litbuild -- a literate build system =================================== The idea of literate programming was invented by Donald Knuth. The basic notion -- at least, the way I think of it -- is that the _primary_ users of the source code of a program are the people who are reading the source code to acquire an understanding of how it works (often, because they want to modify it), and that the transformation of the source code into an executable program that can be run, or the actual use of that program, is a _secondary_ purpose of the code. Because of this prioritization, most of the attention and energy invested in writing the program is in a narrative discussion of how the program works and what the purpose of each component (function declaration, subroutine or coroutine, or whatever) is within that narrative. Automated build tools -- such as make, maven, and jam -- are great, because they allow developers on a project to focus their attention on the project codebase _per se_, and let the build system worry about how to compile and test it. There are lots of build tools, reflecting a wide variety of design goals and value systems. Regardless of which tool is used, though, I have noticed that once a software project reaches a certain level of complexity, the automated build becomes similarly complex -- to the point that it is a major undertaking to figure out how it actually works. That makes it difficult to diagnose and correct problems with the build system when they arise, for the same reason that any other incomprehensible software code is hard to work with effectively... and since nobody pays any attention to the build machinery until it stops working for some reason, I've also noticed that it's common for everyone on a team or project to forget how it works in between those times. At best, there's one person who knows how it all works, and he or she gets saddled with the job of fixing it or tweaking it when that's necessary. Litbuild is an attempt to bring together the ideas of literate programming and automated build tools. My goal is to make it easy to write build scripts in such a way that they _tell a story_ about how to build a project (regardless of how big or complex that project is), focusing primarily on describing that build process with enough clarity that other people can understand it -- while still providing enough structure to that story that the litbuild system can produce scripts that will perform an automated build of the project. The original literate programming systems, WEB and CWEB, have two modes of operation: you can run the literate source code through a `tangle` program to produce source code in a traditional programming language like Pascal or C (which you can then feed to a compiler to produce a program), or you can run it through a `weave` program that produces document source (which you can send through a typesetting system like TeX or Docbook). Litbuild takes, as input, human-readable files -- referred to as "blueprints" -- that consist of narrative text interspersed with command blocks and other directives, just like the literate source in WEB and CWEB. It has a simpler interface, though: when litbuild is run, it always generates both a set of bash scripts that automate the actual build process and _also_ AsciiDoc-formatted documentation files that can be run through a document production toolchain to produce HTML or Docbook or some other documentation format. The vision of litbuild is that, from a set of blueprints, you should be able to say: "Right now, on this system, supposing that I want to have thus-and-so package installed... * "Tell me a story about how I can set that up and have it working properly", or * "Produce a set of scripts that I can run to have that package set up and working properly," Or both! Using Litbuild ============== The litbuild gem provides a simple driver script, `lb`, that loads all the blueprint files it finds in a directory tree and then generates output files for the blueprint target specified on the command line. You can only specify one blueprint as a target; if you want more than one thing to be built, create a Section blueprint that talks about all the blueprints you want to build and how they fit together. If the target you want to build is a phase within a blueprint, specify it as `blueprint::phase_name`; if the phase has a space in it, you can of course quote the command line argument like `"blueprint::phase name"`. Blueprints can refer to parameterized values. It is expected that default values for all these parameters will be provided (by convention, I generally put all the default values into a "configuration" narrative blueprint). To override any parameter value from the default, set an environment variable before running the `lb` driver program. To use the lb driver to build a complete cross-toolchain for a Cross-Built Linux system, for example, you might use something like: lb gnu-cross-toolchain It's not strictly _necessary_ to use Section blueprints to perform a complete build for a complex target, because blueprints can specify what other bleuprints they depend on and litbuild will pull in whatever other blueprints are needed to resolve those dependencies. If all dependencies are correctly specified in all blueprints, all you really need to do is request the final target! But it's still a good idea to write a Section for any situation where the various components of a build story need to have an overall framing narrative or discussion to make them comprehensible, or when all the parts of a build need to share a common configuration or environment -- which is the case for most complicated processes! Debugging Blueprints ==================== If litbuild is rejecting your blueprints with an error message and you can't figure out why, you can produce a great deal of debugging information by setting the environment variable RUBYOPT to `--debug`. Cross-Built Linux ================= The litbuild program is developed in conjunction with a set of blueprints called "Cross-Built Linux," or CBL for short. A lot of the features in litbuild are present for the convenience of CBL -- like the s6-rc service directory and pipeline logic, the ability to produce package-user scripts, and the invocation of configuration file repository scripts. If you're using litbuild for some other purpose, and don't want to make use of those features, you might want to eliminate them. We're thinking of eventually rewriting litbuild as a C program to eliminate its dependency on ruby; if we do that, we'll probably provide a compile-time configuration option that allows features like these to be compiled out of the program.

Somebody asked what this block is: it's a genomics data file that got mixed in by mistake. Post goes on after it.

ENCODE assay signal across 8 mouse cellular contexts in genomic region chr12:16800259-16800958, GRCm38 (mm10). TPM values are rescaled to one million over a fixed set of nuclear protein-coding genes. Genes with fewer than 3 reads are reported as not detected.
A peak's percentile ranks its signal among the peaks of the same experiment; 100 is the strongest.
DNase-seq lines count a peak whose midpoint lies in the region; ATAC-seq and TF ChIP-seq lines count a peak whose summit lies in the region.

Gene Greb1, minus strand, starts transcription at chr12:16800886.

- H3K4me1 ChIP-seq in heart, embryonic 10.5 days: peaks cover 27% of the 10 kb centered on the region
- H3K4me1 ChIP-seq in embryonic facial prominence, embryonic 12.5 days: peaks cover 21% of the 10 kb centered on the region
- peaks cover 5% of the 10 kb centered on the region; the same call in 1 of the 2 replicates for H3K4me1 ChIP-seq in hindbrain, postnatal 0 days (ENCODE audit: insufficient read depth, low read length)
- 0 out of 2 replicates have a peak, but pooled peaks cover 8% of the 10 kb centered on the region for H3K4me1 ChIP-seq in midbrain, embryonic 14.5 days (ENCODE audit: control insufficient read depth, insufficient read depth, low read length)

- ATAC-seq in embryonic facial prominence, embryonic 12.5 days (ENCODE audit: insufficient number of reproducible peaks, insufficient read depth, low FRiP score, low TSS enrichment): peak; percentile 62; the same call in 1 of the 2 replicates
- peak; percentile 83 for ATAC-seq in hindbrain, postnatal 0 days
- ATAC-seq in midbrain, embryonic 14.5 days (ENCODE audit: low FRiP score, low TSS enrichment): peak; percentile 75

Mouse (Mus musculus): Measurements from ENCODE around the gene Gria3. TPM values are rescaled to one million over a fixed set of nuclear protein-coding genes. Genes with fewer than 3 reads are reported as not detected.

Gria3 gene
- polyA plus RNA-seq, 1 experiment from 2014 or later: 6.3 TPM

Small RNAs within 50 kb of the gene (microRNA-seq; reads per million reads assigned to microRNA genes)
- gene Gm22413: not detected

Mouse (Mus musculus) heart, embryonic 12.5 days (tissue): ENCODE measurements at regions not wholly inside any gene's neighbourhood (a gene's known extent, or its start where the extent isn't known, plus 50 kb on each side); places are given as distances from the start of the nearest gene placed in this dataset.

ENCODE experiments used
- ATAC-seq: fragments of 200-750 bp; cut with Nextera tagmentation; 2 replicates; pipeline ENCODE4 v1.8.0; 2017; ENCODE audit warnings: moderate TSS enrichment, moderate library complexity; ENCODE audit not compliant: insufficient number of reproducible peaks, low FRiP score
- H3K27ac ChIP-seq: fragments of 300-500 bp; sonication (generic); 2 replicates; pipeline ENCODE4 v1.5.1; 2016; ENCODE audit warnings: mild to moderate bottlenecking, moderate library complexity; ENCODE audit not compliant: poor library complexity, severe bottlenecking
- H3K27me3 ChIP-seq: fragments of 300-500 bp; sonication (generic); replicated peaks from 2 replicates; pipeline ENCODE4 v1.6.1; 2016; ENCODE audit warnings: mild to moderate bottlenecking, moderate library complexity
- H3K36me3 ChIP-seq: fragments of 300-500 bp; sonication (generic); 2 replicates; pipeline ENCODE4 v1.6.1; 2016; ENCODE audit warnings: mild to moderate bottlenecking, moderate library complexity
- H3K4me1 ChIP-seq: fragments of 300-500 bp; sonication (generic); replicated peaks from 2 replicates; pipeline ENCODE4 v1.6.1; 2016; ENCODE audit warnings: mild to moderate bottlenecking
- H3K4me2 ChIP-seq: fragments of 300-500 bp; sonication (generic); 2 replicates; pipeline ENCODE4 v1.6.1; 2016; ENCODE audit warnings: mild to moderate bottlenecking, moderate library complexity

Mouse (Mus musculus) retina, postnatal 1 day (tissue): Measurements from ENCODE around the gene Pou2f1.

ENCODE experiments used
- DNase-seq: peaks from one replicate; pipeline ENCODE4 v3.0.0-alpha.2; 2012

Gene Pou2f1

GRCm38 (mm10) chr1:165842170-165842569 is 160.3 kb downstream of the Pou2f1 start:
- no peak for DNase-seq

a Literate Build system.